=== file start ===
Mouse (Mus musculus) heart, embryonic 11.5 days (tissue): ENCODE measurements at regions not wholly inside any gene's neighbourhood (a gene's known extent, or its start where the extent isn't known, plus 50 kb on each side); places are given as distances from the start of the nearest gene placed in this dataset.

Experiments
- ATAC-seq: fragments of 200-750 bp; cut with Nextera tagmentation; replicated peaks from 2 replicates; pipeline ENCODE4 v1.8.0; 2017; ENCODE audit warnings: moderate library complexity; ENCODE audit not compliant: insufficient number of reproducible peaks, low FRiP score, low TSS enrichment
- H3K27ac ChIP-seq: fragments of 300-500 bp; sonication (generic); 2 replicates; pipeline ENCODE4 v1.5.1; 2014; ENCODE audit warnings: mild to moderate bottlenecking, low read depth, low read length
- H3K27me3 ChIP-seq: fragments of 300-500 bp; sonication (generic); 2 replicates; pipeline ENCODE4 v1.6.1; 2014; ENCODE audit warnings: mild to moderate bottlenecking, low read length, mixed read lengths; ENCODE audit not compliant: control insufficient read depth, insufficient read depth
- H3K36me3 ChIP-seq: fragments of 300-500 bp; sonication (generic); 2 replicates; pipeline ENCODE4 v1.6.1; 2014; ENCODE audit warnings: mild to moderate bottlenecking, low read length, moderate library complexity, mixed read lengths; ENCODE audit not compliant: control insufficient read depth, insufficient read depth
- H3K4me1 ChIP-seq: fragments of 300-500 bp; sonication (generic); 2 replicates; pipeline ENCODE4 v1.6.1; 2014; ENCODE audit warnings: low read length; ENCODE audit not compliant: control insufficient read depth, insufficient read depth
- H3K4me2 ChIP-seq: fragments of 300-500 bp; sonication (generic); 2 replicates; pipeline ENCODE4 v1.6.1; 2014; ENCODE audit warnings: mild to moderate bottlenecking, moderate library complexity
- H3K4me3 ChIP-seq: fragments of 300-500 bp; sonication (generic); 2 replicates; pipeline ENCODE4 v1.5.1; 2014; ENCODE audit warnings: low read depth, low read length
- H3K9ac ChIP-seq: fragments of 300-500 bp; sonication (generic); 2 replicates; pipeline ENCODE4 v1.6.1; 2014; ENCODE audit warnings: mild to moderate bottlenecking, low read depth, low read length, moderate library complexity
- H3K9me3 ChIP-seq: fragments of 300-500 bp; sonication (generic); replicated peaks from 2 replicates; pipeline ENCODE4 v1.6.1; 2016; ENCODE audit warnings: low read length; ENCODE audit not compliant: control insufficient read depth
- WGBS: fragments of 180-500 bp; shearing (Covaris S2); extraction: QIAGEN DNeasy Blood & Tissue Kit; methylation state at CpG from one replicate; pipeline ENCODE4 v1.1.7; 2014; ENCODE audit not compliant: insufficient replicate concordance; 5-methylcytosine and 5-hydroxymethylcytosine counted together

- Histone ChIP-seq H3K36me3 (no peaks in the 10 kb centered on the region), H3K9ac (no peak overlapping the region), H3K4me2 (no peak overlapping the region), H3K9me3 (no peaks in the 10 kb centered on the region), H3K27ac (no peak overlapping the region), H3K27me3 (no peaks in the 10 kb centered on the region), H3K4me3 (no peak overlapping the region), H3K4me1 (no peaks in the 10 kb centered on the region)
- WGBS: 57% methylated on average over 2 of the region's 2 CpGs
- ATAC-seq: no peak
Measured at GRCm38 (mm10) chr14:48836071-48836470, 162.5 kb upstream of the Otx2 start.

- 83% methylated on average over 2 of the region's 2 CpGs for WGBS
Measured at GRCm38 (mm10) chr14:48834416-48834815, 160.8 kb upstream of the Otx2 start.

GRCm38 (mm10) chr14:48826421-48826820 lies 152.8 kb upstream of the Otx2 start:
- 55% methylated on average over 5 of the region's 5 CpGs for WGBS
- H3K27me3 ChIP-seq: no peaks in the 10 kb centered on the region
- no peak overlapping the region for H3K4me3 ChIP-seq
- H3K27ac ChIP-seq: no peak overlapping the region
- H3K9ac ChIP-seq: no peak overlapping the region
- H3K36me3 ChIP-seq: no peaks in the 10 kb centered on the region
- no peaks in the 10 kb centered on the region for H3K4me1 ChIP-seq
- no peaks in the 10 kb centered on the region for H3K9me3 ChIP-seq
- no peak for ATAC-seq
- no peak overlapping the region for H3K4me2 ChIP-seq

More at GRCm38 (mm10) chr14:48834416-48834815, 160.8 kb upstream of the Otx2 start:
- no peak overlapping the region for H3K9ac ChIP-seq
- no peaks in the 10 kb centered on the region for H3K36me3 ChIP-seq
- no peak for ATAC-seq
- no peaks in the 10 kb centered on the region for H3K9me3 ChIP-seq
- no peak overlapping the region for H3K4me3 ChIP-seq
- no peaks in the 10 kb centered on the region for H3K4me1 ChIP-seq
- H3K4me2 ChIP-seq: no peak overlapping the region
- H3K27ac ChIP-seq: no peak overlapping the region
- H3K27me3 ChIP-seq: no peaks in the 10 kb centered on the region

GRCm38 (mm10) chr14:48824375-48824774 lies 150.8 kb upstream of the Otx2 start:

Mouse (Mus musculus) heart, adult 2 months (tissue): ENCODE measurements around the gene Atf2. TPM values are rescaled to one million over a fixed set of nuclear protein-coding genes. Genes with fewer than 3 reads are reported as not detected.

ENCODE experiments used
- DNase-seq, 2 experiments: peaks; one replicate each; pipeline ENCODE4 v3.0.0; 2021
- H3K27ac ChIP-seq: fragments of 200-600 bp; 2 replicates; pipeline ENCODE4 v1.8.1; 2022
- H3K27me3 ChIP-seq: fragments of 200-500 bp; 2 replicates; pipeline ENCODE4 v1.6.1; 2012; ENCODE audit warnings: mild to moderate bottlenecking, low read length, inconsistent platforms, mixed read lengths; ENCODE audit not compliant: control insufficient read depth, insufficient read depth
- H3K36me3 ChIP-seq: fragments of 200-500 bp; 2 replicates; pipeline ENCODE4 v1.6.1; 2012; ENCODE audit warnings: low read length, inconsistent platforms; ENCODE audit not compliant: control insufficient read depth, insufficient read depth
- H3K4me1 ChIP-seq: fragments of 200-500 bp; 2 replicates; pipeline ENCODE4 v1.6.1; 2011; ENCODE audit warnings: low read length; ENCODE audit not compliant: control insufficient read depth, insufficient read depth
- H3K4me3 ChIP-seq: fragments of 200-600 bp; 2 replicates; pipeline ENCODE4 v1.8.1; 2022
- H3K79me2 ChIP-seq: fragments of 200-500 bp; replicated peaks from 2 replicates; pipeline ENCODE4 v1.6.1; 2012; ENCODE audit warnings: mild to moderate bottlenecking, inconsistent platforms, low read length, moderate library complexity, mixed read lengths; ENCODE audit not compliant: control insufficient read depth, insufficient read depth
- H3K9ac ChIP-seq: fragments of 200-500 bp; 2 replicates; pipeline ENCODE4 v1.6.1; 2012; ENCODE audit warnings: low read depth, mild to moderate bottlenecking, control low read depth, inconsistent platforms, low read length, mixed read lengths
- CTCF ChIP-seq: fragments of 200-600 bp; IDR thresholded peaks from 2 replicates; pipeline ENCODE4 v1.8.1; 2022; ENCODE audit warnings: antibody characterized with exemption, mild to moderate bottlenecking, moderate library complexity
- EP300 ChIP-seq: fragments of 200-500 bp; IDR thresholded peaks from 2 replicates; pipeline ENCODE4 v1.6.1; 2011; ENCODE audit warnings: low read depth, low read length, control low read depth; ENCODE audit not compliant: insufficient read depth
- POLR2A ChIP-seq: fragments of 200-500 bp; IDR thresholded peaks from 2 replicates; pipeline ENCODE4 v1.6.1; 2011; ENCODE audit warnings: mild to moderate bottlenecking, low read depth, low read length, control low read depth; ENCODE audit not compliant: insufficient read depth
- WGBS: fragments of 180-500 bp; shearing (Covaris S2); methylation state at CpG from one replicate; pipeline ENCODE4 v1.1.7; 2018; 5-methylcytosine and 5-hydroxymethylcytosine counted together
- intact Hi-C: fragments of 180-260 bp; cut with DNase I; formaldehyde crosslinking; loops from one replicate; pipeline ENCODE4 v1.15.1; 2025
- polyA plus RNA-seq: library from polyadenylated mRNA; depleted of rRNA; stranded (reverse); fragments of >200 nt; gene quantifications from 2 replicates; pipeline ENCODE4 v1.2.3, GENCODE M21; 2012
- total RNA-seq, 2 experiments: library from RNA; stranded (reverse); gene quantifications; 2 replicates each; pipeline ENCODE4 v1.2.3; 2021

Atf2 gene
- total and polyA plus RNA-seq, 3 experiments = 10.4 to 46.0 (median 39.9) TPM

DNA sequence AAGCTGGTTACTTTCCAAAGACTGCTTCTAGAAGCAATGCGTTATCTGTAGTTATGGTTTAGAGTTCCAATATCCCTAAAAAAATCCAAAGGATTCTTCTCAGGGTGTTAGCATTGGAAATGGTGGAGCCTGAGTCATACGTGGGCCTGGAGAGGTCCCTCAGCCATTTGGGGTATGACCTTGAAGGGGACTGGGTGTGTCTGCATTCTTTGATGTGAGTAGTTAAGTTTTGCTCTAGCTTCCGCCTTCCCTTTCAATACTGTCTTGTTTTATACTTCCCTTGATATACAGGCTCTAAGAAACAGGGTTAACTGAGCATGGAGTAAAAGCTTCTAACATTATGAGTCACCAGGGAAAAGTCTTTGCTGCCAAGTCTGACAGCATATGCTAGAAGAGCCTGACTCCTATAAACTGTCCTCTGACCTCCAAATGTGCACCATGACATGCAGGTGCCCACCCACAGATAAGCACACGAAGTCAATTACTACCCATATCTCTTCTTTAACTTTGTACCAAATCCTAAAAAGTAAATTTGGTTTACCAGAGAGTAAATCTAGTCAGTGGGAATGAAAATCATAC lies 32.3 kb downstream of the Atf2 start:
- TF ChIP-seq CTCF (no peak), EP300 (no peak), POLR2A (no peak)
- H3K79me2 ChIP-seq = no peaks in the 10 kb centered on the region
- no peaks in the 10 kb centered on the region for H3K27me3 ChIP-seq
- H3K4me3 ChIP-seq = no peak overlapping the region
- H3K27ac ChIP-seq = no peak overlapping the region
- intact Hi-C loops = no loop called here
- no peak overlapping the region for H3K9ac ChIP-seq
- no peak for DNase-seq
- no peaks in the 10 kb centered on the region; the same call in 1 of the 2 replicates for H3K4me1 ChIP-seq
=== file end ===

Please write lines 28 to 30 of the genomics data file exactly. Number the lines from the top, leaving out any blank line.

- no peak for ATAC-seq
- no peak overlapping the region for H3K4me2 ChIP-seq

More at GRCm38 (mm10) chr14:48834416-48834815, 160.8 kb upstream of the Otx2 start: